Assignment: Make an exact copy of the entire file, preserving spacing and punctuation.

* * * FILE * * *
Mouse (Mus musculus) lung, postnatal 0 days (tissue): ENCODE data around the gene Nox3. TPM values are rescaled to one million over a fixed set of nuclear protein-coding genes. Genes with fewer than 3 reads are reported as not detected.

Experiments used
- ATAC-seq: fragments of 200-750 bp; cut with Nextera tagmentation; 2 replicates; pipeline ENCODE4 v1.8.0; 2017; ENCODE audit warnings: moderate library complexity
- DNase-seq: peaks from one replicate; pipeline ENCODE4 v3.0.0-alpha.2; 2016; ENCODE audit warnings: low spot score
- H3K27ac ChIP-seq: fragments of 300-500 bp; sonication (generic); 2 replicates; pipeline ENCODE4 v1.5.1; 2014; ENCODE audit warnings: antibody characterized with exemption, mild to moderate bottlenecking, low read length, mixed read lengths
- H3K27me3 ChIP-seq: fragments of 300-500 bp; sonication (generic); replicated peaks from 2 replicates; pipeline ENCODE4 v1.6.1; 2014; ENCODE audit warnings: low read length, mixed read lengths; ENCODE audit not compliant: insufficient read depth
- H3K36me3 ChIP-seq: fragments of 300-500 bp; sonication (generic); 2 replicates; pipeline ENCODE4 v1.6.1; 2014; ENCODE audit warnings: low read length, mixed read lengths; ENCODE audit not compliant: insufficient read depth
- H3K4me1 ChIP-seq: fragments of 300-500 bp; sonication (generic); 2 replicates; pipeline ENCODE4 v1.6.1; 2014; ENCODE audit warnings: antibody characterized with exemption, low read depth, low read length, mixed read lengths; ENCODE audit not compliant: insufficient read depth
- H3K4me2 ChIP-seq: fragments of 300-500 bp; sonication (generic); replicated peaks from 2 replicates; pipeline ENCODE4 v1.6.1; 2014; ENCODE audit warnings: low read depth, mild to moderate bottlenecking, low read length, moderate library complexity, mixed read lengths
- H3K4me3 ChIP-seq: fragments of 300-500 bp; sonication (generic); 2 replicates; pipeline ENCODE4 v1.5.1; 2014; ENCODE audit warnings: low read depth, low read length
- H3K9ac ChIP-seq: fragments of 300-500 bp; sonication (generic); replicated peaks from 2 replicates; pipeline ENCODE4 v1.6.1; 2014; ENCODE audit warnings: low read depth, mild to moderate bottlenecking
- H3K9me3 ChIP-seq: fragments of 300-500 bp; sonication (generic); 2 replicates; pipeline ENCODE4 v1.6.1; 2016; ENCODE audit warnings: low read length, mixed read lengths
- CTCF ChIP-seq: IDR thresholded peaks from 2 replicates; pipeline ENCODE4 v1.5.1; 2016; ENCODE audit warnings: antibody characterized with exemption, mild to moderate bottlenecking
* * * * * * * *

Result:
Mouse (Mus musculus) lung, postnatal 0 days (tissue): ENCODE data around the gene Nox3. TPM values are rescaled to one million over a fixed set of nuclear protein-coding genes. Genes with fewer than 3 reads are reported as not detected.

Experiments used
- ATAC-seq: fragments of 200-750 bp; cut with Nextera tagmentation; 2 replicates; pipeline ENCODE4 v1.8.0; 2017; ENCODE audit warnings: moderate library complexity
- DNase-seq: peaks from one replicate; pipeline ENCODE4 v3.0.0-alpha.2; 2016; ENCODE audit warnings: low spot score
- H3K27ac ChIP-seq: fragments of 300-500 bp; sonication (generic); 2 replicates; pipeline ENCODE4 v1.5.1; 2014; ENCODE audit warnings: antibody characterized with exemption, mild to moderate bottlenecking, low read length, mixed read lengths
- H3K27me3 ChIP-seq: fragments of 300-500 bp; sonication (generic); replicated peaks from 2 replicates; pipeline ENCODE4 v1.6.1; 2014; ENCODE audit warnings: low read length, mixed read lengths; ENCODE audit not compliant: insufficient read depth
- H3K36me3 ChIP-seq: fragments of 300-500 bp; sonication (generic); 2 replicates; pipeline ENCODE4 v1.6.1; 2014; ENCODE audit warnings: low read length, mixed read lengths; ENCODE audit not compliant: insufficient read depth
- H3K4me1 ChIP-seq: fragments of 300-500 bp; sonication (generic); 2 replicates; pipeline ENCODE4 v1.6.1; 2014; ENCODE audit warnings: antibody characterized with exemption, low read depth, low read length, mixed read lengths; ENCODE audit not compliant: insufficient read depth
- H3K4me2 ChIP-seq: fragments of 300-500 bp; sonication (generic); replicated peaks from 2 replicates; pipeline ENCODE4 v1.6.1; 2014; ENCODE audit warnings: low read depth, mild to moderate bottlenecking, low read length, moderate library complexity, mixed read lengths
- H3K4me3 ChIP-seq: fragments of 300-500 bp; sonication (generic); 2 replicates; pipeline ENCODE4 v1.5.1; 2014; ENCODE audit warnings: low read depth, low read length
- H3K9ac ChIP-seq: fragments of 300-500 bp; sonication (generic); replicated peaks from 2 replicates; pipeline ENCODE4 v1.6.1; 2014; ENCODE audit warnings: low read depth, mild to moderate bottlenecking
- H3K9me3 ChIP-seq: fragments of 300-500 bp; sonication (generic); 2 replicates; pipeline ENCODE4 v1.6.1; 2016; ENCODE audit warnings: low read length, mixed read lengths
- CTCF ChIP-seq: IDR thresholded peaks from 2 replicates; pipeline ENCODE4 v1.5.1; 2016; ENCODE audit warnings: antibody characterized with exemption, mild to moderate bottlenecking